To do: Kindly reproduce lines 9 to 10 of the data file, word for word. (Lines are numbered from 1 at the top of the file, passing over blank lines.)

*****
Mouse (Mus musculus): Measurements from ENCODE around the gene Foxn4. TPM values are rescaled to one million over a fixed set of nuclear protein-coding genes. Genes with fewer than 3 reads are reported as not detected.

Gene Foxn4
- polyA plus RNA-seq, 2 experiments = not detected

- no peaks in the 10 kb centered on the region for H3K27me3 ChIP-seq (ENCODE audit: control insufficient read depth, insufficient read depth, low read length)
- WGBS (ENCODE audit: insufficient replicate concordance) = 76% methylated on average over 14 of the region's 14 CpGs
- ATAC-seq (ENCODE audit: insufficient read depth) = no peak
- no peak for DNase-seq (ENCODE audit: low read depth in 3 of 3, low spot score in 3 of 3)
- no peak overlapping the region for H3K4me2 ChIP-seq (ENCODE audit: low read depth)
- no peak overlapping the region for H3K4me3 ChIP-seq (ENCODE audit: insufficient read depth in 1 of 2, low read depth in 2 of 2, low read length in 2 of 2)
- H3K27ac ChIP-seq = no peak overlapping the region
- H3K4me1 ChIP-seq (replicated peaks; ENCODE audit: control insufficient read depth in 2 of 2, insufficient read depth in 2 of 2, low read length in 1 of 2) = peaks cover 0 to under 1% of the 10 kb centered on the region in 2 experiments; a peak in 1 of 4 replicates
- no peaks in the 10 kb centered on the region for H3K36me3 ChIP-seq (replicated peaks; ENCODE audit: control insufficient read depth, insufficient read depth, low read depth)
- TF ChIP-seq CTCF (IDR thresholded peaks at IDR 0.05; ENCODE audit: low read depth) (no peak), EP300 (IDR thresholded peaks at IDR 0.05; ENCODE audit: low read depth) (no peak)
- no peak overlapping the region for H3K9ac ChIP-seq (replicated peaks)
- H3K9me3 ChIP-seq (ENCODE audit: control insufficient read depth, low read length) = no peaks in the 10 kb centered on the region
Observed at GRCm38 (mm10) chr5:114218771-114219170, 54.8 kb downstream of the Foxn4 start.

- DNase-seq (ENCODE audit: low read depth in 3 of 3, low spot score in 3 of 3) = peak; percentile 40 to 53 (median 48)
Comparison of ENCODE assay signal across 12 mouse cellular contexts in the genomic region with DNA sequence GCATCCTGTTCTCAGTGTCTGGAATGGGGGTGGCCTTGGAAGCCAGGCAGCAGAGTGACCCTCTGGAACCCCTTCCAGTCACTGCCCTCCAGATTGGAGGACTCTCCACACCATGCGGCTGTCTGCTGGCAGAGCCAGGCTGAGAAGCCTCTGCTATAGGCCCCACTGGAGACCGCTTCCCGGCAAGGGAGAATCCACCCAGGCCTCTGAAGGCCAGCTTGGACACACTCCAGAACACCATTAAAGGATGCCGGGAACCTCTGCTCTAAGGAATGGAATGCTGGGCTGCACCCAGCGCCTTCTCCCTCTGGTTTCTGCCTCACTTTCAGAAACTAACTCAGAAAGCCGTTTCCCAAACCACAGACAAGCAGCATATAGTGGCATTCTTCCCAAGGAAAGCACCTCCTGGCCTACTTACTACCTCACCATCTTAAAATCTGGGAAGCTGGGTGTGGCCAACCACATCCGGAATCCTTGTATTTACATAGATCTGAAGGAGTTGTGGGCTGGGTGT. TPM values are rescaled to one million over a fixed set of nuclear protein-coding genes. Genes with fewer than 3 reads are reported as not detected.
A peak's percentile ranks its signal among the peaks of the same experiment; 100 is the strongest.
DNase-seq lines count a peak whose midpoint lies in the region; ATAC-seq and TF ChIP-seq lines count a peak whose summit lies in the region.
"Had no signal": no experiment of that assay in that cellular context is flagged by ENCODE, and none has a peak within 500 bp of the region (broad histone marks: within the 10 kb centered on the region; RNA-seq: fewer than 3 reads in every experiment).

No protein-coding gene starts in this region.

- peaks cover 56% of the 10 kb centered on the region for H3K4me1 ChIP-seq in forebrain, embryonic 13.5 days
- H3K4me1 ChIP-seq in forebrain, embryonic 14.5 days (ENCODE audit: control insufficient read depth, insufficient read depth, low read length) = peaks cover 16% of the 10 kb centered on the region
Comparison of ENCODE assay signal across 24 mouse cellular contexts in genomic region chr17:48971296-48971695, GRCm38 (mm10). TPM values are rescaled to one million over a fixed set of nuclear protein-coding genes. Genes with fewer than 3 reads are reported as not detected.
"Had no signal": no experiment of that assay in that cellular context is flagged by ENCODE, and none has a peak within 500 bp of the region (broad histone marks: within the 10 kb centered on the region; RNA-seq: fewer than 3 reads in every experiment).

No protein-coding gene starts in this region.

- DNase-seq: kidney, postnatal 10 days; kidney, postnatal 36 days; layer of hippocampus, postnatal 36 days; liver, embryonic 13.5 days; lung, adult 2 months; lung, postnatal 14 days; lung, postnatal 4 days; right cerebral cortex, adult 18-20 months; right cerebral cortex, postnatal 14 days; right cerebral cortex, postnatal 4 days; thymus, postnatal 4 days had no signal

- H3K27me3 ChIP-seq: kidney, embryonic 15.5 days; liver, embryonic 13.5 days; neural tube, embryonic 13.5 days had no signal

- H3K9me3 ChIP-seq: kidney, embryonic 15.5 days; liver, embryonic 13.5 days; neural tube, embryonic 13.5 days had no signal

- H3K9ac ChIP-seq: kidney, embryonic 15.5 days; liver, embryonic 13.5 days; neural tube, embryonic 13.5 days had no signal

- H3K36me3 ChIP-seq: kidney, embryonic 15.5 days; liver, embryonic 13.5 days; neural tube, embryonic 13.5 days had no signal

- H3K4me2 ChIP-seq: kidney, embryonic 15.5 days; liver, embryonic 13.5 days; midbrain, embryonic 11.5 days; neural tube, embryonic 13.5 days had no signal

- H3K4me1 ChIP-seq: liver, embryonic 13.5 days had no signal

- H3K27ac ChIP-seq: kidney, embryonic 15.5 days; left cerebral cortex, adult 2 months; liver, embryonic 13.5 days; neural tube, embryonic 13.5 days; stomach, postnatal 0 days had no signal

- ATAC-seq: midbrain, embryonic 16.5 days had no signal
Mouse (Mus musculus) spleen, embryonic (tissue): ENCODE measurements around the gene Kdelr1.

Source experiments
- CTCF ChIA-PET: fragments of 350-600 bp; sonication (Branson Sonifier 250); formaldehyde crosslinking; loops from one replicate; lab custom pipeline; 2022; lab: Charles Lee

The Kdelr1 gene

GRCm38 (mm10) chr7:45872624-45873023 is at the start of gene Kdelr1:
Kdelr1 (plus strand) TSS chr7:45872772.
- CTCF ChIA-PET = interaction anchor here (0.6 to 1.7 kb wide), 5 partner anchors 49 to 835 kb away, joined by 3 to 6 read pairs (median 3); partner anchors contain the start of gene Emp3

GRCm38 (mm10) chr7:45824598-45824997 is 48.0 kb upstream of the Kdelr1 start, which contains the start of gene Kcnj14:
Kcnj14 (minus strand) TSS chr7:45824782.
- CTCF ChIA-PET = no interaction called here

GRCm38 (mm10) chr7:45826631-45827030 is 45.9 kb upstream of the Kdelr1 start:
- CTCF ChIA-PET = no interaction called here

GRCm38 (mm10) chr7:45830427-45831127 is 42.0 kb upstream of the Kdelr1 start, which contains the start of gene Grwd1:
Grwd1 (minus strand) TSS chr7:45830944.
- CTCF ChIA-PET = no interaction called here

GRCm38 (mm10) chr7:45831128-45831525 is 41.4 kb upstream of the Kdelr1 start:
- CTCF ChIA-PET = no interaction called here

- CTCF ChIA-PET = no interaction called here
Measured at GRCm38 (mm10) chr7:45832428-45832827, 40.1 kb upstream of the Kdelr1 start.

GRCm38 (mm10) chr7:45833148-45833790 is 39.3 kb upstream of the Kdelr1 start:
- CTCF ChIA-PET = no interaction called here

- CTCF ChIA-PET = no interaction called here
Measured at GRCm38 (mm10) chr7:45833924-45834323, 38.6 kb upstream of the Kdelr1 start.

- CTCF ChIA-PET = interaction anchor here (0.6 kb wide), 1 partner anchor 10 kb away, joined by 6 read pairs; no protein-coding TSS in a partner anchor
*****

- no peak overlapping the region for H3K4me3 ChIP-seq (ENCODE audit: insufficient read depth in 1 of 2, low read depth in 2 of 2, low read length in 2 of 2)
- H3K27ac ChIP-seq = no peak overlapping the region